Il y a des moments cinématographiques qui semblent touchés par la grâce dans les Chaussons Rouges. Le plus fabuleux de tous c'est le moment du ballet,15 minutes de génie qui ont influençé loin devant l'art du spectacle.La m.e.s est magnifique de rigueur, les décors et les costumes à tomber par terre.Les couleurs vibrent dans le Technicolor d'un livre d'image qui raconte des histoires à relire cent fois.
The infamous ballet scene is perhaps the greatest piece of storytelling ever put on screen. It takes music, editing, and ballet, uses them in conjunction, and produces something much larger than any of them could accomplish individually. The only reason I don't include this among my all time favorites is due to the adequate, but not stellar, romance which holds the whole story just shy of cinematic transcendence.
One of the rare films that deal with ballet and the process behind creation of art, The Red Shoes is triumph of sight and sound, with fantastic performances across the board, the best of which comes from leading lady Moira Shearer.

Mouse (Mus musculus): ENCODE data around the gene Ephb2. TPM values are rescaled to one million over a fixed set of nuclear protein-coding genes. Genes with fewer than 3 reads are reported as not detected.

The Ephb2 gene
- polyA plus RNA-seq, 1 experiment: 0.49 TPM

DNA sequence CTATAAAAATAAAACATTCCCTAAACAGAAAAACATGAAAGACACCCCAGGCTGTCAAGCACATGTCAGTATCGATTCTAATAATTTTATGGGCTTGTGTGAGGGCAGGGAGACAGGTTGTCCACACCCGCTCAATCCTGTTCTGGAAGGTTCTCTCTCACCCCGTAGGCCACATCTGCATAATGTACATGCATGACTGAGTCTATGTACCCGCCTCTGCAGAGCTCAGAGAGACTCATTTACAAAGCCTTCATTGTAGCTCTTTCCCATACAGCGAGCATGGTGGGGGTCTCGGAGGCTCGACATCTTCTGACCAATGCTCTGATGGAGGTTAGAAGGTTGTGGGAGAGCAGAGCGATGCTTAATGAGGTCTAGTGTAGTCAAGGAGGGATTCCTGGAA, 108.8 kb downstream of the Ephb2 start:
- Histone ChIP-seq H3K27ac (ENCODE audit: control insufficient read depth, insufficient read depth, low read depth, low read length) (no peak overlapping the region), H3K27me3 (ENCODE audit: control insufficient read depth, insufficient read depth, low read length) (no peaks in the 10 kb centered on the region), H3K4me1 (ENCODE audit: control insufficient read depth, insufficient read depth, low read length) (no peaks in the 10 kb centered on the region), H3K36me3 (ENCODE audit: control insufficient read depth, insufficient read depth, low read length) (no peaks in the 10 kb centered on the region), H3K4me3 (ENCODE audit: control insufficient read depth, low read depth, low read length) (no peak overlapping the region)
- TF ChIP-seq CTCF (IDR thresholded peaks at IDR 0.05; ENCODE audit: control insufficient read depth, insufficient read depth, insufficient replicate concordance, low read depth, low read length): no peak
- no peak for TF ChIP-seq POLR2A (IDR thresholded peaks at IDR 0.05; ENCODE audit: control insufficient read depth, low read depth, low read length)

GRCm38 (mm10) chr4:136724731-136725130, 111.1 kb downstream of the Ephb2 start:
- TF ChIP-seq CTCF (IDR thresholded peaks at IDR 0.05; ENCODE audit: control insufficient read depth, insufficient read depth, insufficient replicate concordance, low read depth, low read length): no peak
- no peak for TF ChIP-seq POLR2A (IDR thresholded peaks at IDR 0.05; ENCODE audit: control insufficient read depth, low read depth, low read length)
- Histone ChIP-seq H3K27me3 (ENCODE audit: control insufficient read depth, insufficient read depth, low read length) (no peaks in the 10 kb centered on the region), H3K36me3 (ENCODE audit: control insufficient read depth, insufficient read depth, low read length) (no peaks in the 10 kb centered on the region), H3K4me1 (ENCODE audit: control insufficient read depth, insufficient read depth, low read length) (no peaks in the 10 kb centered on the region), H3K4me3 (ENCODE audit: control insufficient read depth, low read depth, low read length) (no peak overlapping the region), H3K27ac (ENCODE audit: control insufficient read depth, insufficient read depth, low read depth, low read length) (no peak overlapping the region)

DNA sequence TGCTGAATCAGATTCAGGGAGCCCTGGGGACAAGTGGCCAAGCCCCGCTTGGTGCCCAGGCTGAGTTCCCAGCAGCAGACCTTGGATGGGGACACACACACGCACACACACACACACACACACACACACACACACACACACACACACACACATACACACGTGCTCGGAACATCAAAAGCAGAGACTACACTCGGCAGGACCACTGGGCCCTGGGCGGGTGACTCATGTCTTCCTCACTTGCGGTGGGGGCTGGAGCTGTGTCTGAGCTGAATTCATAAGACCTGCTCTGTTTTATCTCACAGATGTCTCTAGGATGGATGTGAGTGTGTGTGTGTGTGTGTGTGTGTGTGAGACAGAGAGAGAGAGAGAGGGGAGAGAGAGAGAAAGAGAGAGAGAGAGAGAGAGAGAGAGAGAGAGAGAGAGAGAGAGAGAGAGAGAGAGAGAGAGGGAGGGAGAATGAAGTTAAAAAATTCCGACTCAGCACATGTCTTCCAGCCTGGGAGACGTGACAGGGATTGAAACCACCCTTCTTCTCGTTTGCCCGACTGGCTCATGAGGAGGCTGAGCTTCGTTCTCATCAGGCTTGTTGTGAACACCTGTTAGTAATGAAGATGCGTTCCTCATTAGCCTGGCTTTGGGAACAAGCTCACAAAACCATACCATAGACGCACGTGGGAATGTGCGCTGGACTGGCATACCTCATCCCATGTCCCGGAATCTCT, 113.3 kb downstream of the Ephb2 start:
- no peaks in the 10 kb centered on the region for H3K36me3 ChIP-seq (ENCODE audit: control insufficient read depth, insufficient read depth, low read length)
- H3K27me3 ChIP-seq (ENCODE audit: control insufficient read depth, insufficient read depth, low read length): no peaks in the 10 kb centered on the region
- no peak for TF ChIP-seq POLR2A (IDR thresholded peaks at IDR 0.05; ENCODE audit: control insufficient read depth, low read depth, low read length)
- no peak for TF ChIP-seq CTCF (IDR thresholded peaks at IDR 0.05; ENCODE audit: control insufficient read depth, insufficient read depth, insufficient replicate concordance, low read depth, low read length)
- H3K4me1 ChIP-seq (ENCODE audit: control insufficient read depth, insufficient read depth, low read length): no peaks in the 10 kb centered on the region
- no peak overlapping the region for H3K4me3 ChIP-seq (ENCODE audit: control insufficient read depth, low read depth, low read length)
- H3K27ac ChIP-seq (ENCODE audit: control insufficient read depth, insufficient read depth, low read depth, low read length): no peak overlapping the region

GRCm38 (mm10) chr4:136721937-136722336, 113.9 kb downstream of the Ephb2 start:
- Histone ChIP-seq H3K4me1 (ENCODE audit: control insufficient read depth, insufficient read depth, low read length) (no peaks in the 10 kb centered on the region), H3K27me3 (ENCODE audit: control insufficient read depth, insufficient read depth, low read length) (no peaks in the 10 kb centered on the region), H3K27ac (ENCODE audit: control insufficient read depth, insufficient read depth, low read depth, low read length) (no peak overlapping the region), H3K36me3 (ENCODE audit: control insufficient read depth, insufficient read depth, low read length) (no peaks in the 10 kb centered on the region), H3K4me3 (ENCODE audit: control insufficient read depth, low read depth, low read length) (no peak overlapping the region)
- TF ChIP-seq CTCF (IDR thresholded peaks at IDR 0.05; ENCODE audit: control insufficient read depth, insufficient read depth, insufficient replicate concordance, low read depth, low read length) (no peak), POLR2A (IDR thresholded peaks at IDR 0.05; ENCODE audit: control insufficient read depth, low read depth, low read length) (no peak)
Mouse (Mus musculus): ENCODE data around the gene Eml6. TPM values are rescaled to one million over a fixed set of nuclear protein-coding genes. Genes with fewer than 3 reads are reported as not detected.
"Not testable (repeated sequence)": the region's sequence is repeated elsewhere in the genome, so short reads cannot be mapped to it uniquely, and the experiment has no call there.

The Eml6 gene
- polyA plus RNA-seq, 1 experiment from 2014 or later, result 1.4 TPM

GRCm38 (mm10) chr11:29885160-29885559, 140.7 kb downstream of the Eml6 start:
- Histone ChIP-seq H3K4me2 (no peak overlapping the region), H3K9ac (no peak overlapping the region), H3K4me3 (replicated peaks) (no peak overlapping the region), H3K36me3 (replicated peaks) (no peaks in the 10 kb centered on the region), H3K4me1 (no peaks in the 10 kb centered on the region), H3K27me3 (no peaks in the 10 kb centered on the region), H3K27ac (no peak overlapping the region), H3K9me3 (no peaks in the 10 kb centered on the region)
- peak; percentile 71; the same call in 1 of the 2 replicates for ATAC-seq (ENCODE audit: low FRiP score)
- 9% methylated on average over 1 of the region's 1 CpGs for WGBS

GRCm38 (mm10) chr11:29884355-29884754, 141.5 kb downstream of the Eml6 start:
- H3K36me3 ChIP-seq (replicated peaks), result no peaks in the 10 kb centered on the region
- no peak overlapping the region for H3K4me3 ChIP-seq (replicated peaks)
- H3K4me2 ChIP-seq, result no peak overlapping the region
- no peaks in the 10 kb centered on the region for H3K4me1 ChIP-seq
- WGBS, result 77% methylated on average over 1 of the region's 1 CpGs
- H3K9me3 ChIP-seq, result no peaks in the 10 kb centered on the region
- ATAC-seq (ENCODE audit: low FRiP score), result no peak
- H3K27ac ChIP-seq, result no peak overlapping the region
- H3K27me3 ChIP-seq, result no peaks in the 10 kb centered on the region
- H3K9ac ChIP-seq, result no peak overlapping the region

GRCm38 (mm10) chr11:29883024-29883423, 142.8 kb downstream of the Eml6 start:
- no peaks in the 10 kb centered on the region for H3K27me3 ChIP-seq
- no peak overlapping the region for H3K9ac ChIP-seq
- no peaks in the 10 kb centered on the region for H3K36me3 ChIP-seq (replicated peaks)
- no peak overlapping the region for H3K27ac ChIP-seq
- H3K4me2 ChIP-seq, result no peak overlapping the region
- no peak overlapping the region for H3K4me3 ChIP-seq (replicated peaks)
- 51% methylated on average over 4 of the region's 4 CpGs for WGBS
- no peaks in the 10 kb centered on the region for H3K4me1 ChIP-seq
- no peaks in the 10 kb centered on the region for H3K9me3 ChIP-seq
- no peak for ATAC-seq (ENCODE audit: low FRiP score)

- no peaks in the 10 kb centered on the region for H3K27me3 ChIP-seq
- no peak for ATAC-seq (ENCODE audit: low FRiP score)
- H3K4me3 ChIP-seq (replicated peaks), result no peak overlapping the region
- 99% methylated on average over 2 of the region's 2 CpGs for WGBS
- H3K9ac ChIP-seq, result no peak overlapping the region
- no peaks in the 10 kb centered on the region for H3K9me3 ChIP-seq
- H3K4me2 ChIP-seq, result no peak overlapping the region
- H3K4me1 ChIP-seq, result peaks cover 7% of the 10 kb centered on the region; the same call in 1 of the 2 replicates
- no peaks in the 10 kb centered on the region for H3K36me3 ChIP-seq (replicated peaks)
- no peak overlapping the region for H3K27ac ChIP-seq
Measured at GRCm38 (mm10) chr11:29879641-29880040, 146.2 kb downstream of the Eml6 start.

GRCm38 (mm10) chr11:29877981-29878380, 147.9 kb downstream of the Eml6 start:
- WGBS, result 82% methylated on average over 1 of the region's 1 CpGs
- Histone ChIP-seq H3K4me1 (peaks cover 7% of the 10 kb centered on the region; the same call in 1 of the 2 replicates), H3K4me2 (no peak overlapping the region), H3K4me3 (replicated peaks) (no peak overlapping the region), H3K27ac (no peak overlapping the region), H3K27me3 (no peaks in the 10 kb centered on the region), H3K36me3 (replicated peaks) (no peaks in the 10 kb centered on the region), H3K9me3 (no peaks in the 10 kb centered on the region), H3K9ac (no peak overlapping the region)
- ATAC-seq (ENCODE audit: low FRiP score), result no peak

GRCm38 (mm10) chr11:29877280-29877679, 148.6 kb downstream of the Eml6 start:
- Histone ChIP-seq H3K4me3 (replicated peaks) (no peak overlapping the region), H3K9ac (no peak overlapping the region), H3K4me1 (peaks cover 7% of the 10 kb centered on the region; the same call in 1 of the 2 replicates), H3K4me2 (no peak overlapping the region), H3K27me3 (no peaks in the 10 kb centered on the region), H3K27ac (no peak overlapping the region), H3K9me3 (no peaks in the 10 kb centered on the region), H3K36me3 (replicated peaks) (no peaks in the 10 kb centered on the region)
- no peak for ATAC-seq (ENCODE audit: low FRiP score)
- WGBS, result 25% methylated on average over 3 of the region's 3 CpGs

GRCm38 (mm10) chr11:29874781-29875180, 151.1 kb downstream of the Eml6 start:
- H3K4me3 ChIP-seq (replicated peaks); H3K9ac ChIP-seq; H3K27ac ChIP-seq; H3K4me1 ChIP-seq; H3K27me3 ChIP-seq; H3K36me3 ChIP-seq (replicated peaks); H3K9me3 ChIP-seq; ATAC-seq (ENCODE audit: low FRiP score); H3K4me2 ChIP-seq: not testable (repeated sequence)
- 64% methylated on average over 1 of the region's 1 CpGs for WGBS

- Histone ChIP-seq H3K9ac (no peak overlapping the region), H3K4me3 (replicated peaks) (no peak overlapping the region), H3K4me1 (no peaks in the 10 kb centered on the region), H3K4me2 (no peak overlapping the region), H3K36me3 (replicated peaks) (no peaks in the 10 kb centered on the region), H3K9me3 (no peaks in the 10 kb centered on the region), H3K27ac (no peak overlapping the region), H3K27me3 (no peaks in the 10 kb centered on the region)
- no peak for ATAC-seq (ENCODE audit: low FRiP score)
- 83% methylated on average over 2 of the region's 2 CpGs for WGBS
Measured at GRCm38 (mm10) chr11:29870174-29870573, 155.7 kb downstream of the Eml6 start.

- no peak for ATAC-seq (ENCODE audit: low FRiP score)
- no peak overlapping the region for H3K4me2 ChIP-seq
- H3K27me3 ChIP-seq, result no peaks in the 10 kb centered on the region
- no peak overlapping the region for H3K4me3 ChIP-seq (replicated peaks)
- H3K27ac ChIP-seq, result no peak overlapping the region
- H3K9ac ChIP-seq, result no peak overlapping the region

A quite stunning and rare bird, that triumphs on all levels: thematic and technical. The central cliche of the plucky ingenue is here transformed into a beautiful tradegy coloured and textured with the most wonderful and eccentric hues around notions of obsession, devotion and artistry. The Ballet of The Red Shoes alone is a masterpiece of expressionistic art if one recklessly ignored the superb structural story.
Nearly incomparable in terms of its aesthetic vision, particularly the astounding choreography. I so desperately wanted to be in that diegetic theatre for the first performance of The Red Shoes. If you can see this Technicolor marvel in 35mm, you're in for a treat.
67 years and not a wrinkle, everything is modern and dazzling. From the camera work by Jack CARDIFF (The Girl with the Motorcycle), to the music score by Brian Easdale (Golden Globe) & the interpretation by Moira Shearer (& Ludmilla TCHERINA). ===== 67 ans et pas une ride, tout y est moderne et éblouissant. Moira SHAERER sous la caméra de Jack CARDIFF (La fille à la moto) & la musique de Brian Easdale (Golden Globe).
The staging of the ballet sequence in the middle is simply marvelous with all its colors, lights, shadows and dreamlike moments: a triumph of cinematic fantasy over the somewhat simplistic melodramatic narration. And Léonide Massine's dancing the role of the shoemaker is also unforgettable.